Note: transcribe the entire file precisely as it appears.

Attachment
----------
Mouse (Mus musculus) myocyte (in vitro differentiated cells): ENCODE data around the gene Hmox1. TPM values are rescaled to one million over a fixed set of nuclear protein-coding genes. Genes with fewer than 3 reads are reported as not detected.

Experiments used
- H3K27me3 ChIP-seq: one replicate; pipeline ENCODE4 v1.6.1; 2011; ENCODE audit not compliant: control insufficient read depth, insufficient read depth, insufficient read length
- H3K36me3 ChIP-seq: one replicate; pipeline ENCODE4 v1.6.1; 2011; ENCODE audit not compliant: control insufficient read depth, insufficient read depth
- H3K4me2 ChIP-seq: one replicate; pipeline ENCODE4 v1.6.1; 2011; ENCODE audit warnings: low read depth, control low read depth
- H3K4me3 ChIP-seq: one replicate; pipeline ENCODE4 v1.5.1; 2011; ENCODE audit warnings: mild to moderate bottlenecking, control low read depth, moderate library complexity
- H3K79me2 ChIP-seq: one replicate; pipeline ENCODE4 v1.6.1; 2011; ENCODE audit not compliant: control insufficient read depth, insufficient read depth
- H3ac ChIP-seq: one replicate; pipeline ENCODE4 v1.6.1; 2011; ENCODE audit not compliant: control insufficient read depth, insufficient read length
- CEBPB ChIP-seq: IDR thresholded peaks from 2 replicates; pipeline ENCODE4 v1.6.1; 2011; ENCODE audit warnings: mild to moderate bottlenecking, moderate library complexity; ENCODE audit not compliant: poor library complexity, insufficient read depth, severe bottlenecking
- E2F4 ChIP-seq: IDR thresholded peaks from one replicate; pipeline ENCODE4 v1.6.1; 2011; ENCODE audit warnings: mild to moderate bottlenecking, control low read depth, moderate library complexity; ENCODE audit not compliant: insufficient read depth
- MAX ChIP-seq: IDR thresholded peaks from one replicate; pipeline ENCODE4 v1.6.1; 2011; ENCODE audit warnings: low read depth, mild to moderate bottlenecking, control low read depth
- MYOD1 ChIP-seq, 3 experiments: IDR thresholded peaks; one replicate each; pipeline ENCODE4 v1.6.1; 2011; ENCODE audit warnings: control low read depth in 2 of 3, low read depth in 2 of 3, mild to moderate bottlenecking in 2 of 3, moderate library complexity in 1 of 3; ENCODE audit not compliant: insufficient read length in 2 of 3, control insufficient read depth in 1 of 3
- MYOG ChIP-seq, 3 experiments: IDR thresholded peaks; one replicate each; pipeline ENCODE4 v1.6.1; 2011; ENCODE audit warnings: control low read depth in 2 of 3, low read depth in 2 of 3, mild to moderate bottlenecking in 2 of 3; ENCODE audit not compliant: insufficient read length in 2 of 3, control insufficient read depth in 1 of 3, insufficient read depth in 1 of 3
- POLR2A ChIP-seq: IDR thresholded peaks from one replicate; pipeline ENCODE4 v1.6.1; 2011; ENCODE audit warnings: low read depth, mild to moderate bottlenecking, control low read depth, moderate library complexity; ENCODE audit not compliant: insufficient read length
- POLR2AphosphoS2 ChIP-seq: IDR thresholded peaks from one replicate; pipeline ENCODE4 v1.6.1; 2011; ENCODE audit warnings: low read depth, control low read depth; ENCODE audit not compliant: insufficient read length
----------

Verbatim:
Mouse (Mus musculus) myocyte (in vitro differentiated cells): ENCODE data around the gene Hmox1. TPM values are rescaled to one million over a fixed set of nuclear protein-coding genes. Genes with fewer than 3 reads are reported as not detected.

Experiments used
- H3K27me3 ChIP-seq: one replicate; pipeline ENCODE4 v1.6.1; 2011; ENCODE audit not compliant: control insufficient read depth, insufficient read depth, insufficient read length
- H3K36me3 ChIP-seq: one replicate; pipeline ENCODE4 v1.6.1; 2011; ENCODE audit not compliant: control insufficient read depth, insufficient read depth
- H3K4me2 ChIP-seq: one replicate; pipeline ENCODE4 v1.6.1; 2011; ENCODE audit warnings: low read depth, control low read depth
- H3K4me3 ChIP-seq: one replicate; pipeline ENCODE4 v1.5.1; 2011; ENCODE audit warnings: mild to moderate bottlenecking, control low read depth, moderate library complexity
- H3K79me2 ChIP-seq: one replicate; pipeline ENCODE4 v1.6.1; 2011; ENCODE audit not compliant: control insufficient read depth, insufficient read depth
- H3ac ChIP-seq: one replicate; pipeline ENCODE4 v1.6.1; 2011; ENCODE audit not compliant: control insufficient read depth, insufficient read length
- CEBPB ChIP-seq: IDR thresholded peaks from 2 replicates; pipeline ENCODE4 v1.6.1; 2011; ENCODE audit warnings: mild to moderate bottlenecking, moderate library complexity; ENCODE audit not compliant: poor library complexity, insufficient read depth, severe bottlenecking
- E2F4 ChIP-seq: IDR thresholded peaks from one replicate; pipeline ENCODE4 v1.6.1; 2011; ENCODE audit warnings: mild to moderate bottlenecking, control low read depth, moderate library complexity; ENCODE audit not compliant: insufficient read depth
- MAX ChIP-seq: IDR thresholded peaks from one replicate; pipeline ENCODE4 v1.6.1; 2011; ENCODE audit warnings: low read depth, mild to moderate bottlenecking, control low read depth
- MYOD1 ChIP-seq, 3 experiments: IDR thresholded peaks; one replicate each; pipeline ENCODE4 v1.6.1; 2011; ENCODE audit warnings: control low read depth in 2 of 3, low read depth in 2 of 3, mild to moderate bottlenecking in 2 of 3, moderate library complexity in 1 of 3; ENCODE audit not compliant: insufficient read length in 2 of 3, control insufficient read depth in 1 of 3
- MYOG ChIP-seq, 3 experiments: IDR thresholded peaks; one replicate each; pipeline ENCODE4 v1.6.1; 2011; ENCODE audit warnings: control low read depth in 2 of 3, low read depth in 2 of 3, mild to moderate bottlenecking in 2 of 3; ENCODE audit not compliant: insufficient read length in 2 of 3, control insufficient read depth in 1 of 3, insufficient read depth in 1 of 3
- POLR2A ChIP-seq: IDR thresholded peaks from one replicate; pipeline ENCODE4 v1.6.1; 2011; ENCODE audit warnings: low read depth, mild to moderate bottlenecking, control low read depth, moderate library complexity; ENCODE audit not compliant: insufficient read length
- POLR2AphosphoS2 ChIP-seq: IDR thresholded peaks from one replicate; pipeline ENCODE4 v1.6.1; 2011; ENCODE audit warnings: low read depth, control low read depth; ENCODE audit not compliant: insufficient read length